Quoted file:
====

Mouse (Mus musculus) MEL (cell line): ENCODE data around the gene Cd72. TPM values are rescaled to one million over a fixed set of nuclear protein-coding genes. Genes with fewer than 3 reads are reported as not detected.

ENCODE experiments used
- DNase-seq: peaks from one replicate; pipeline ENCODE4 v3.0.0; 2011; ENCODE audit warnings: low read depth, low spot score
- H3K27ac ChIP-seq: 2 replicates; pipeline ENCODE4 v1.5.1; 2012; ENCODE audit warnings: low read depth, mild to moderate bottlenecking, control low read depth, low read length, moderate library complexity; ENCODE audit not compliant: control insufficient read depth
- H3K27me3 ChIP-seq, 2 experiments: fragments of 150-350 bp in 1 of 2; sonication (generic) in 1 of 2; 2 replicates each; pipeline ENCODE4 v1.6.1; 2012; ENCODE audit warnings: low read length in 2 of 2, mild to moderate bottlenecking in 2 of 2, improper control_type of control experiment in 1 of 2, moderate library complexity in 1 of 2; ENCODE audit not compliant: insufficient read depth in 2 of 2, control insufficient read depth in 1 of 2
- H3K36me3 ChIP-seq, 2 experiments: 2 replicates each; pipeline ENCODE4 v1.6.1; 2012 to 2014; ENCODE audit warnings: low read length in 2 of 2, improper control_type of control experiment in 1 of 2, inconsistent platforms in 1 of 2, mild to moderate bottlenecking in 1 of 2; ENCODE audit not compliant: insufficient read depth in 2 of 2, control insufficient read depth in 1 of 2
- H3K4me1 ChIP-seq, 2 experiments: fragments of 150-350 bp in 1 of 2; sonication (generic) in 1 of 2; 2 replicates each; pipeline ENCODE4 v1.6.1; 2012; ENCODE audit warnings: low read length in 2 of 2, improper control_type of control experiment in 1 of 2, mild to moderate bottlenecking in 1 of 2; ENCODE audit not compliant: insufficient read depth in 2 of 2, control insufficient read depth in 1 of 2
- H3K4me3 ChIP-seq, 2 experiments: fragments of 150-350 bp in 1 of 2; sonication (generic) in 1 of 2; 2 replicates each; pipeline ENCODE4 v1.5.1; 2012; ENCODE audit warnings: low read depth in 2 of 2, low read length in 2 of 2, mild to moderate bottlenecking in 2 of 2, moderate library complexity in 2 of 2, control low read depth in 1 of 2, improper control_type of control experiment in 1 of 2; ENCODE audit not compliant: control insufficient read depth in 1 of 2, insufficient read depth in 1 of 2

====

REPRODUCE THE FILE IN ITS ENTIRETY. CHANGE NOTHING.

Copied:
Mouse (Mus musculus) MEL (cell line): ENCODE data around the gene Cd72. TPM values are rescaled to one million over a fixed set of nuclear protein-coding genes. Genes with fewer than 3 reads are reported as not detected.

ENCODE experiments used
- DNase-seq: peaks from one replicate; pipeline ENCODE4 v3.0.0; 2011; ENCODE audit warnings: low read depth, low spot score
- H3K27ac ChIP-seq: 2 replicates; pipeline ENCODE4 v1.5.1; 2012; ENCODE audit warnings: low read depth, mild to moderate bottlenecking, control low read depth, low read length, moderate library complexity; ENCODE audit not compliant: control insufficient read depth
- H3K27me3 ChIP-seq, 2 experiments: fragments of 150-350 bp in 1 of 2; sonication (generic) in 1 of 2; 2 replicates each; pipeline ENCODE4 v1.6.1; 2012; ENCODE audit warnings: low read length in 2 of 2, mild to moderate bottlenecking in 2 of 2, improper control_type of control experiment in 1 of 2, moderate library complexity in 1 of 2; ENCODE audit not compliant: insufficient read depth in 2 of 2, control insufficient read depth in 1 of 2
- H3K36me3 ChIP-seq, 2 experiments: 2 replicates each; pipeline ENCODE4 v1.6.1; 2012 to 2014; ENCODE audit warnings: low read length in 2 of 2, improper control_type of control experiment in 1 of 2, inconsistent platforms in 1 of 2, mild to moderate bottlenecking in 1 of 2; ENCODE audit not compliant: insufficient read depth in 2 of 2, control insufficient read depth in 1 of 2
- H3K4me1 ChIP-seq, 2 experiments: fragments of 150-350 bp in 1 of 2; sonication (generic) in 1 of 2; 2 replicates each; pipeline ENCODE4 v1.6.1; 2012; ENCODE audit warnings: low read length in 2 of 2, improper control_type of control experiment in 1 of 2, mild to moderate bottlenecking in 1 of 2; ENCODE audit not compliant: insufficient read depth in 2 of 2, control insufficient read depth in 1 of 2
- H3K4me3 ChIP-seq, 2 experiments: fragments of 150-350 bp in 1 of 2; sonication (generic) in 1 of 2; 2 replicates each; pipeline ENCODE4 v1.5.1; 2012; ENCODE audit warnings: low read depth in 2 of 2, low read length in 2 of 2, mild to moderate bottlenecking in 2 of 2, moderate library complexity in 2 of 2, control low read depth in 1 of 2, improper control_type of control experiment in 1 of 2; ENCODE audit not compliant: control insufficient read depth in 1 of 2, insufficient read depth in 1 of 2